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Teen in fatal Schenectady shooting remembered as sweet, quiet


Teen in fatal Schenectady shooting remembered as sweet, quiet

Police said Medina Knowles died in her 524 Schenectady St. home after being shot at around 11:30 p.m
Teen in fatal Schenectady shooting remembered as sweet, quiet
Fateima Reid, left, speaks with reporters about Medina Knowles, who was killed Thursday, Sept. 15, 2016, inside the upstairs apartment at 524 Schenectady St., Schenectady. Friend Tikia Wright is center.

What Fateima Reid will remember most about her friend Medina Knowles is the time Reid got sick.

When she fell under the weather, Reid called Knowles, who came right over to do whatever she could, including taking care of Reid’s children.

“That’s the best memory,” Reid told reporters late Friday morning, hours after someone gunned down her friend inside the upstairs apartment at 524 Schenectady St. “I’m going to remember that forever.”

Friends and those who knew Knowles remembered her as a quiet mother who wanted the best for her 2-year-old son.

Knowles was enrolled at Schenectady High School, the school district confirmed, and the district has mobilized its crisis team, offering counseling and services to grieving students.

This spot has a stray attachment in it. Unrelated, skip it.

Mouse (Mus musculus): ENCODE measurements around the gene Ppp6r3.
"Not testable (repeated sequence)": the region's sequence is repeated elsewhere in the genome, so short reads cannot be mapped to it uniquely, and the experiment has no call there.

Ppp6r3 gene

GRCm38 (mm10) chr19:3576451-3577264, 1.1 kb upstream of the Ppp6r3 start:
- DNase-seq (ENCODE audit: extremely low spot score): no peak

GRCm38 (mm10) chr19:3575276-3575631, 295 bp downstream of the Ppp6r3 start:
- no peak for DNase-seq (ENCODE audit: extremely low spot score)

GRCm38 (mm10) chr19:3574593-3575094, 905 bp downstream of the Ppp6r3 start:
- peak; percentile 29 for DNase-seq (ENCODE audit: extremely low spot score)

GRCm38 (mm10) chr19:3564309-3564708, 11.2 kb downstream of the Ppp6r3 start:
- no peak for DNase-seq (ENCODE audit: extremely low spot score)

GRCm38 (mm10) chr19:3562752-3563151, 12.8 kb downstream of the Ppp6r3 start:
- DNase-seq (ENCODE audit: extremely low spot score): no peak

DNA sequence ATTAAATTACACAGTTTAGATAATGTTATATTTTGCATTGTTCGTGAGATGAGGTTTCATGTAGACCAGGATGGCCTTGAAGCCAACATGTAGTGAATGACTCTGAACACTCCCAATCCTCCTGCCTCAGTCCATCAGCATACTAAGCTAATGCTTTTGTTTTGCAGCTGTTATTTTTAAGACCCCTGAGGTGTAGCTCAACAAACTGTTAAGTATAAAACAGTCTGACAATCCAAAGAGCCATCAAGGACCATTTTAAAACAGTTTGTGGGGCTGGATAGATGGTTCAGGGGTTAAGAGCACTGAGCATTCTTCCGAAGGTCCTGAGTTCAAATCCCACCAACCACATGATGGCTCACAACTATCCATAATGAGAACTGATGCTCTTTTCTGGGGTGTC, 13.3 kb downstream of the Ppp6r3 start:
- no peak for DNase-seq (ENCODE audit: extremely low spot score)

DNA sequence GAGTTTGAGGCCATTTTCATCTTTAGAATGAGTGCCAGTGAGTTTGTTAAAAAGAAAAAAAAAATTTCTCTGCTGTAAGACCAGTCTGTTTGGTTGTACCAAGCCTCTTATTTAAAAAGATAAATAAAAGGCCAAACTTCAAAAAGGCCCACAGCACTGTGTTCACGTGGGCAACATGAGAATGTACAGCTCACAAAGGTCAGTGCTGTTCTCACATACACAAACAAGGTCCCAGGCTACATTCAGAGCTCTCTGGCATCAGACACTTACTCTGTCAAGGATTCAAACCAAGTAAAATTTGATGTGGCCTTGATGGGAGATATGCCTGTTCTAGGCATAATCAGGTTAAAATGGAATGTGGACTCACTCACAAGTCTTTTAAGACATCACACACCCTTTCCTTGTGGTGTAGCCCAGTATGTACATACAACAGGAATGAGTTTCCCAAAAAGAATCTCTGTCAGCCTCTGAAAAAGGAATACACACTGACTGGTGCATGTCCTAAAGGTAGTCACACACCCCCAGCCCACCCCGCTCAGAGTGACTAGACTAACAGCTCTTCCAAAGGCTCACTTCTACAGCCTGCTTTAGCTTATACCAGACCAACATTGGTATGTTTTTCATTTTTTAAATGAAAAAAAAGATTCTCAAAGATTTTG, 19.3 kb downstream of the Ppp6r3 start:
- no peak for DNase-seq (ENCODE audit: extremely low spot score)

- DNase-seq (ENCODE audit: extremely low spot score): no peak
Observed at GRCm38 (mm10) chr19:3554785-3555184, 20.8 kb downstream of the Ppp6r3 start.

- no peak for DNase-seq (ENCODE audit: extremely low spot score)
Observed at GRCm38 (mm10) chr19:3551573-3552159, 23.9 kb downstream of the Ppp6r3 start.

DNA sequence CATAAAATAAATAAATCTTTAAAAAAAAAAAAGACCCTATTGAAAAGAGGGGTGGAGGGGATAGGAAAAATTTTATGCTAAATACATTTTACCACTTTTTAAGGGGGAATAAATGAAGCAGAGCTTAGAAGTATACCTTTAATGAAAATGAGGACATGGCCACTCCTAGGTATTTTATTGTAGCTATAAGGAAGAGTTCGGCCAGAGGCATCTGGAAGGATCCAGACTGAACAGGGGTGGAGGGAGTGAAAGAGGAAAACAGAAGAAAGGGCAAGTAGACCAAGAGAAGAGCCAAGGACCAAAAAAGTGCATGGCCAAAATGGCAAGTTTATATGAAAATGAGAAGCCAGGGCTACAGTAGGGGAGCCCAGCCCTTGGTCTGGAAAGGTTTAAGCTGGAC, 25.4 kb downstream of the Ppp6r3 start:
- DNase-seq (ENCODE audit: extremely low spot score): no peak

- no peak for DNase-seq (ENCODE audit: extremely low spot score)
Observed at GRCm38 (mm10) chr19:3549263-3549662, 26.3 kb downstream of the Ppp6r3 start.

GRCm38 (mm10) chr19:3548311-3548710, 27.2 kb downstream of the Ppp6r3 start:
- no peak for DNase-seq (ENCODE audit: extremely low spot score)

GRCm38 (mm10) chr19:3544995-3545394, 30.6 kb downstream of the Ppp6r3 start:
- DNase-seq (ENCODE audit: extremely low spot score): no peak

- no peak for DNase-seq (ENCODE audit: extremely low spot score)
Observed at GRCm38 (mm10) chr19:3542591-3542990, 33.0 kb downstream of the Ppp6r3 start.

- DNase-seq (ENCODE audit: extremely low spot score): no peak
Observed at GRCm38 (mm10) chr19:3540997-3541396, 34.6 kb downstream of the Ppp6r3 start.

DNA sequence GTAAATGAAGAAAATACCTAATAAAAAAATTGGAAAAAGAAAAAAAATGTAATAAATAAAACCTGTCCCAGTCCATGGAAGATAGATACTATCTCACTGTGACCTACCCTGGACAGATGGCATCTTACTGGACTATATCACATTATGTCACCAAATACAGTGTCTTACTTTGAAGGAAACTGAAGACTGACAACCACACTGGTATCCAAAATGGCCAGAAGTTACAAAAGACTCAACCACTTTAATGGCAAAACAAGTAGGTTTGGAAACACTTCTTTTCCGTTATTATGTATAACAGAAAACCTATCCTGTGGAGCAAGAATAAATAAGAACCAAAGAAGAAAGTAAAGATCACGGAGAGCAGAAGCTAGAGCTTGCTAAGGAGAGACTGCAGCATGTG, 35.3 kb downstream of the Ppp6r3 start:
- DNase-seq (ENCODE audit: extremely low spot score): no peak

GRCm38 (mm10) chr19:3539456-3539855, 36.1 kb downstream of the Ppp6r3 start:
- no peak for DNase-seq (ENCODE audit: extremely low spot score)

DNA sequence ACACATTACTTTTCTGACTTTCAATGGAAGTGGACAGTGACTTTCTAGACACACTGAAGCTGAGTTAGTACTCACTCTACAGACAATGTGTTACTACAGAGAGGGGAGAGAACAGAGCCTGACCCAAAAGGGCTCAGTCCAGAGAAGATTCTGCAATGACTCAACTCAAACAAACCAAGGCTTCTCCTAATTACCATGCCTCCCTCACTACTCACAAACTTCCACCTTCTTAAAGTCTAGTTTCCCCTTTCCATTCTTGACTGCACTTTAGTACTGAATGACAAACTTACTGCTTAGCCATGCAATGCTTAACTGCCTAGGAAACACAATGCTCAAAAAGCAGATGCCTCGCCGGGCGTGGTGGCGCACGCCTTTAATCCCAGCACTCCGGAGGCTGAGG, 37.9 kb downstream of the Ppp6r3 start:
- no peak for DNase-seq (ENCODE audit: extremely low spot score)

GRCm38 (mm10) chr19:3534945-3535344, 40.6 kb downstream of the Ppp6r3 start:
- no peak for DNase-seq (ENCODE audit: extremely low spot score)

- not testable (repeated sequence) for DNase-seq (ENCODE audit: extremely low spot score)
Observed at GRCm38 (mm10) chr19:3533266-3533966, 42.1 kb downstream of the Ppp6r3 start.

While those who knew her remembered her Friday, they also tried to make sense of her killing.

“I just can’t understand why somebody would do this to her,” Reid said. “She was quiet, didn’t bother nobody, and she wasn’t looking for trouble.”

Police worked through Friday to try and find Knowles’ killer, but they reported no arrests.

Up until about two years ago, Knowles attended the QUEST youth program, according to program executive director Judy Atchinson.

She recalled Knowles as a “very sweet and quiet girl.”

“She would bring her younger sisters and brother to ballet,” Atchinson said Friday. “They never used to miss ballet.”

Knowles participated in the Quest program until about age 15, Atchinson recalled.

“People need to speak out [about the violence],” Atchinson said. “We can say, ‘Oh, it happens in other places, too.’ But it’s happening here now. How can we help?

“One murder a year is one murder too much. I am tired of the old excuses.”

Reid and two others who knew Knowles visited her home late Friday morning to try and learn more about what happened.

They identified a stroller near the sidewalk as Knowles’. It was the one she used for her son.

Reid said Knowles focused on her son.

“She was trying to do better for him,” she said.

Reid said when she heard Knowles had been killed, she just broke down crying. She recalled Knowles as a good person who would help with anything.

“That was my baby, and I just can’t believe that she’s gone over nothing,” Reid said.

Gazette reporter Jeffrey Haff contributed to this article.

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